# residuals against Y

#### B_Miner

##### New Member
Hi all-

I'm looking for an argument / example in simple linear regression, if you plot the residuals against Y, there appears to be a relationship (undefined, just know the plot is not a random scatter) but if you plot residuals against the predicted value (or X) the plot shows only random scatter.

Any ideas? I keeping thinking it will come to me but im waiting a long time ;-)

#### Etienne

##### New Member
Hi B Miner,

Assume that Y = X1b1 + X2b2 + e where the independent variables are i.i.d and the residuals e is orthogonal to X=(X1,X2). Assume that you do not have access to X2. Hence, let u = X2b2 + e. Finally, assume that b1 = 0.

Estimate the following equation : Y = X1b1 + u. There will be a relationship between u_hat and Y because u is orthogonal to X1 but no relationship between u_hat and Y_hat = X1b1_hat.

More generally, I believe that this will be the case whenever you plot the residuals against some orthogonal variable - i.e. orthogonal to the variables that generate variation in your Y's.

Etienne

Am I right ?

#### B_Miner

##### New Member
I dont know....I hope not because I dont fully understand your answer!

Can you explain in a little more detail, Im just not catching it I'm afraid...

#### Etienne

##### New Member
Okay here is an example :

I have a dependent variable Y which is obtained as :

Y = X1b1 + X2b2 + e
where X1 and X2 are i.i.d. N(0,1). The coefficient b1 is not different from 0 : you can think of b1 as a N(0,1) variable.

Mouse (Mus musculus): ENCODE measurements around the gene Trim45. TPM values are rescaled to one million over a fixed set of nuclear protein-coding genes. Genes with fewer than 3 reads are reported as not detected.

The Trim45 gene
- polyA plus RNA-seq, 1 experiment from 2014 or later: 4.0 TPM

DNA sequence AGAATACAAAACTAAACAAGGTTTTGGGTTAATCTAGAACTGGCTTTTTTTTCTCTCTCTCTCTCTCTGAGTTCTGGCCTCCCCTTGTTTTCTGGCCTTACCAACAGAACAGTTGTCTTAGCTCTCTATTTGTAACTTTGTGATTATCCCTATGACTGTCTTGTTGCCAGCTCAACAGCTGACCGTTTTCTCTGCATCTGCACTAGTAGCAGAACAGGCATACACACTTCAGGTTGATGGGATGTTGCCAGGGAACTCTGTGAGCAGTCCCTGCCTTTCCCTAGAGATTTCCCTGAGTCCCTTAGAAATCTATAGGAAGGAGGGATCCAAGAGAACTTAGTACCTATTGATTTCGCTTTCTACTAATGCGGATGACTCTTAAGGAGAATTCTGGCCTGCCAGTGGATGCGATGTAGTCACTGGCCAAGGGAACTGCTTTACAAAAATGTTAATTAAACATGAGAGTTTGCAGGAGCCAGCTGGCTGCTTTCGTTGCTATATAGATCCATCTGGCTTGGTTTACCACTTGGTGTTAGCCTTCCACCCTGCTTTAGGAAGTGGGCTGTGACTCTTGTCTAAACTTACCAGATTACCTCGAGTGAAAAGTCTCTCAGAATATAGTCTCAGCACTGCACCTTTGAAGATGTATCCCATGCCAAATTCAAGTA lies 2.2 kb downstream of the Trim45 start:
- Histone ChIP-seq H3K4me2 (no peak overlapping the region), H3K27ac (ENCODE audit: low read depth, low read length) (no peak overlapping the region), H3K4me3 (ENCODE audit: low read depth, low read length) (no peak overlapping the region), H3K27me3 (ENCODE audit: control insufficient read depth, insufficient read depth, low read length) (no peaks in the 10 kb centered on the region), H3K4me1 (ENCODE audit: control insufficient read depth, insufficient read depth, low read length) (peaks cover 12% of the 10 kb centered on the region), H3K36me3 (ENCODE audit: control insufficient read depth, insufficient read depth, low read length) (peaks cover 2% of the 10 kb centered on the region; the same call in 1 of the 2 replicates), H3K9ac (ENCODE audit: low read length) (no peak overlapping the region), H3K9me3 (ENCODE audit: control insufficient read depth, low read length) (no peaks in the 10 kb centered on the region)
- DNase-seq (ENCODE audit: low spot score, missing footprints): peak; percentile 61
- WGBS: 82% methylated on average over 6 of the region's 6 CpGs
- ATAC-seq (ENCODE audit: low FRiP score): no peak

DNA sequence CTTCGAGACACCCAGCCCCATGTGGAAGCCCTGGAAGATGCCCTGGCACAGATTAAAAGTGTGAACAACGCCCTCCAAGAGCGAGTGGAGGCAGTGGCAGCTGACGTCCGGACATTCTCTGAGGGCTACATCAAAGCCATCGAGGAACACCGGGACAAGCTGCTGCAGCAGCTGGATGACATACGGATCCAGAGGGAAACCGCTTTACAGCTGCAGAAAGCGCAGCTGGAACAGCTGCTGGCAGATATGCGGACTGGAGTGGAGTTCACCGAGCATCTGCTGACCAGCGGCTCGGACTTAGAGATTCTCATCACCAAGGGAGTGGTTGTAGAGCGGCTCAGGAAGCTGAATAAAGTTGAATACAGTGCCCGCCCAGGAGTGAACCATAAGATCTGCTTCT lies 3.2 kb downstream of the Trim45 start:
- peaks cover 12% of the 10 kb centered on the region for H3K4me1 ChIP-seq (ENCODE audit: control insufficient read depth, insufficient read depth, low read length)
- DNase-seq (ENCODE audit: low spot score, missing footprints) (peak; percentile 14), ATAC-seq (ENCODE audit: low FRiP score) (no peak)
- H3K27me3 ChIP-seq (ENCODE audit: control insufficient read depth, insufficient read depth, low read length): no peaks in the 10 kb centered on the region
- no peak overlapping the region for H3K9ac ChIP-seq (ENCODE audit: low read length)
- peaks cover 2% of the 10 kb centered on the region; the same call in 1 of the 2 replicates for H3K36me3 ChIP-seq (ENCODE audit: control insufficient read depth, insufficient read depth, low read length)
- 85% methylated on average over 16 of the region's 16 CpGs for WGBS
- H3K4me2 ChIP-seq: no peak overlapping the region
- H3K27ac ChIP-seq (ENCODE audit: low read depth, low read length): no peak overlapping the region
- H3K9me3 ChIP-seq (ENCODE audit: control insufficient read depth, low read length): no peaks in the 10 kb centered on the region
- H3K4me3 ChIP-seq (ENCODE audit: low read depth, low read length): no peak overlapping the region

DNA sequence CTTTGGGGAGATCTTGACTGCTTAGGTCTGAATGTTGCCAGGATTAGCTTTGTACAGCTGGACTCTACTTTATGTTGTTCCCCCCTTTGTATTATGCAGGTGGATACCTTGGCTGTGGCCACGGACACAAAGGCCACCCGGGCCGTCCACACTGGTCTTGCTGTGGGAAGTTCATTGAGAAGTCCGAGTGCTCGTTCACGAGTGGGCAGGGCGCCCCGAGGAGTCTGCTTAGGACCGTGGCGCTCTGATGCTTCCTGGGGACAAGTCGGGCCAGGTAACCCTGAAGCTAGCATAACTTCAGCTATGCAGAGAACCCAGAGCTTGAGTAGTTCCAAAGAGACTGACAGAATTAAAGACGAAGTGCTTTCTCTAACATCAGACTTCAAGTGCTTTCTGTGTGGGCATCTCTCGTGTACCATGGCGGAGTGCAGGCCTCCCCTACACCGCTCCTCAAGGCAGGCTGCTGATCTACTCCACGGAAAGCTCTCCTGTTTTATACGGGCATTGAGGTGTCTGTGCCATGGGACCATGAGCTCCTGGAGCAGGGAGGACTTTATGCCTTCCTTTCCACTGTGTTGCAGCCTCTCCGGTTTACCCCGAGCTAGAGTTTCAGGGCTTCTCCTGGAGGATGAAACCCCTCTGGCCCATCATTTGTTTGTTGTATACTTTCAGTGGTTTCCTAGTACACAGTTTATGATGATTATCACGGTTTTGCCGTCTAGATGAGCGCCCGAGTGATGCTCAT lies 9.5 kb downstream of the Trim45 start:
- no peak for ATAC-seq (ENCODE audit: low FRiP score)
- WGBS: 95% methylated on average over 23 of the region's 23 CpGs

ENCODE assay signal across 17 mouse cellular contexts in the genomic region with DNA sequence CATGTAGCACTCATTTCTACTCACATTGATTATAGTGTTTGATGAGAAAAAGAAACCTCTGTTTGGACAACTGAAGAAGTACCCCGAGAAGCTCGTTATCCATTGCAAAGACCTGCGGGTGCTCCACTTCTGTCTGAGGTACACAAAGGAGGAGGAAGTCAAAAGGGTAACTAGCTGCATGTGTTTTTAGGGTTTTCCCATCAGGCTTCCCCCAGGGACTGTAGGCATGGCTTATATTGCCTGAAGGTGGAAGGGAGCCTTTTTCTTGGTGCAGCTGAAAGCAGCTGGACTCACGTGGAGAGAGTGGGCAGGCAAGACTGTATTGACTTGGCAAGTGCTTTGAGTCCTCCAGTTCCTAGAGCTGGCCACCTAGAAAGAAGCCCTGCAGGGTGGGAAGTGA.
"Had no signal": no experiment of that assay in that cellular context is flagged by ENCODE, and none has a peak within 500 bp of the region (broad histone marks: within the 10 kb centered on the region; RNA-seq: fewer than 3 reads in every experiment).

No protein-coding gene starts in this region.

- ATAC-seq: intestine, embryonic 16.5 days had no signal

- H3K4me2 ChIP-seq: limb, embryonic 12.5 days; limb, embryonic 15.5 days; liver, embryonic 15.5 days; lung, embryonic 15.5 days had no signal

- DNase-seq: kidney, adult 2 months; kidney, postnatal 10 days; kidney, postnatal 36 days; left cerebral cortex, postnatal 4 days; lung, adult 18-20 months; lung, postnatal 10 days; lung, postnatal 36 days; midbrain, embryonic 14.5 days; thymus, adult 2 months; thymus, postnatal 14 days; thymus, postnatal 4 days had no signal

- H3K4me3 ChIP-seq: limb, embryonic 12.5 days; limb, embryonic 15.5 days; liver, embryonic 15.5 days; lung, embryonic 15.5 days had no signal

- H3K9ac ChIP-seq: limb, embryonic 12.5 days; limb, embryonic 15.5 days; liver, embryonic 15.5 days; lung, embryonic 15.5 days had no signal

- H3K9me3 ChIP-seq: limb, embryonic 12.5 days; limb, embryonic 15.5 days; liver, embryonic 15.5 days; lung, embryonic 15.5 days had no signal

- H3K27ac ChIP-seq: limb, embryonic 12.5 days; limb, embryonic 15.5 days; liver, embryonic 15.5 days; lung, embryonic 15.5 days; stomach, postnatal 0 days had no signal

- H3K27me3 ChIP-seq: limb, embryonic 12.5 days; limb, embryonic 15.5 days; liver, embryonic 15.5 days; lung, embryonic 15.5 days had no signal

Now you don't have X2 in your dataset. Let u = X2 + e. You estimate :

Y = X1b1 + u

The residuals that you obtain are orthogonal to the predicted value of Y because X1 is orthogonal to Y. On the other hand, when you plot the residuals against Y, there is a clear relationship because X2 is embedded in u.

Take a look at the attached figures : it is an example of this with 1000 observations.

#### B_Miner

##### New Member
This may be a very naive question but how can X1 be independent of Y since it is part of its generation?

#### Etienne

##### New Member
In this example the coefficient b1 is itself a random variable. For this reason there is no variation in Y which originates in X1.

This is an extreme example but it illustrates a general point : when your independent variables have a very low explanatory power your plot of the residuals against the predicted value shows only random scatter.

#### B_Miner

##### New Member
Thank you! you have been very helpful. Do you use R? If so check this out:
The phenomenon appears when there is an omitted variable, regardless of low explanatory power (in my simulation b1 is very significant).

x1<-rnorm(1000, mean = 0, sd = 1)
x2<-rnorm(1000, mean = 0, sd = 1)
y<-x1+x2
result<-data.frame(y,x1,x2)
result

obj<-lm(y~x1,data=result)
summary(obj)
plot(x,y)
abline(obj)

plot(obj$fitted.values,obj$residual)
plot(result$y,obj$residual)

#### Etienne

##### New Member
You're welcome.

By low explanatory power, I meant low R-square. Indeed, the following propositions are equivalent :

(i) your plot of the residuals against the predicted value shows only random scatter

(ii) for any given value of your Xs, there are still large variations in Y

(iii) a large part of the variations in your Ys is left unexplained

(iv) your R-square is low

Yes I use R ; I'll take a look at your example. I did the example I gave you with Stata.

Bye